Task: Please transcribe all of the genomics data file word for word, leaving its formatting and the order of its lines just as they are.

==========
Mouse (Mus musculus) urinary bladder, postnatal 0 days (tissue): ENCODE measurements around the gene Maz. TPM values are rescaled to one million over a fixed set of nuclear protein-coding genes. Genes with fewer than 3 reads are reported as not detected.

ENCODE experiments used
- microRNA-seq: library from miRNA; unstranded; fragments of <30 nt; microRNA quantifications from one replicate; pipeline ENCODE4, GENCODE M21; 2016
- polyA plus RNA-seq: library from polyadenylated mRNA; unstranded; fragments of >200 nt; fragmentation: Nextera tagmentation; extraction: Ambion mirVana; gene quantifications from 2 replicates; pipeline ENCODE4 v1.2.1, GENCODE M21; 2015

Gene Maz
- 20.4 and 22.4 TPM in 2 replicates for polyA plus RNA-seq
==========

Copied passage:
Mouse (Mus musculus) urinary bladder, postnatal 0 days (tissue): ENCODE measurements around the gene Maz. TPM values are rescaled to one million over a fixed set of nuclear protein-coding genes. Genes with fewer than 3 reads are reported as not detected.

ENCODE experiments used
- microRNA-seq: library from miRNA; unstranded; fragments of <30 nt; microRNA quantifications from one replicate; pipeline ENCODE4, GENCODE M21; 2016
- polyA plus RNA-seq: library from polyadenylated mRNA; unstranded; fragments of >200 nt; fragmentation: Nextera tagmentation; extraction: Ambion mirVana; gene quantifications from 2 replicates; pipeline ENCODE4 v1.2.1, GENCODE M21; 2015

Gene Maz
- 20.4 and 22.4 TPM in 2 replicates for polyA plus RNA-seq